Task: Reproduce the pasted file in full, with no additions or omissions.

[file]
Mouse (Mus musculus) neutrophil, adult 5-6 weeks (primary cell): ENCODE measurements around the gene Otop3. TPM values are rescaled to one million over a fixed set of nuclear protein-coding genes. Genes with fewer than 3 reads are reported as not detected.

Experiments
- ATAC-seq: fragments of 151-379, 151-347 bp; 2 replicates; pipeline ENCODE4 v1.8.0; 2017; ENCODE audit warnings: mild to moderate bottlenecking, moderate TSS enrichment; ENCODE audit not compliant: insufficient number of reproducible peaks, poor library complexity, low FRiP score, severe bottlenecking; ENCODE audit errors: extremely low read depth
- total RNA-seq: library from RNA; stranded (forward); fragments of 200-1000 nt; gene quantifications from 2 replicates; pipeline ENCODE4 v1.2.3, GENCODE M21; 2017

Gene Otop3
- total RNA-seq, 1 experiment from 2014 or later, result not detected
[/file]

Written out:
Mouse (Mus musculus) neutrophil, adult 5-6 weeks (primary cell): ENCODE measurements around the gene Otop3. TPM values are rescaled to one million over a fixed set of nuclear protein-coding genes. Genes with fewer than 3 reads are reported as not detected.

Experiments
- ATAC-seq: fragments of 151-379, 151-347 bp; 2 replicates; pipeline ENCODE4 v1.8.0; 2017; ENCODE audit warnings: mild to moderate bottlenecking, moderate TSS enrichment; ENCODE audit not compliant: insufficient number of reproducible peaks, poor library complexity, low FRiP score, severe bottlenecking; ENCODE audit errors: extremely low read depth
- total RNA-seq: library from RNA; stranded (forward); fragments of 200-1000 nt; gene quantifications from 2 replicates; pipeline ENCODE4 v1.2.3, GENCODE M21; 2017

Gene Otop3
- total RNA-seq, 1 experiment from 2014 or later, result not detected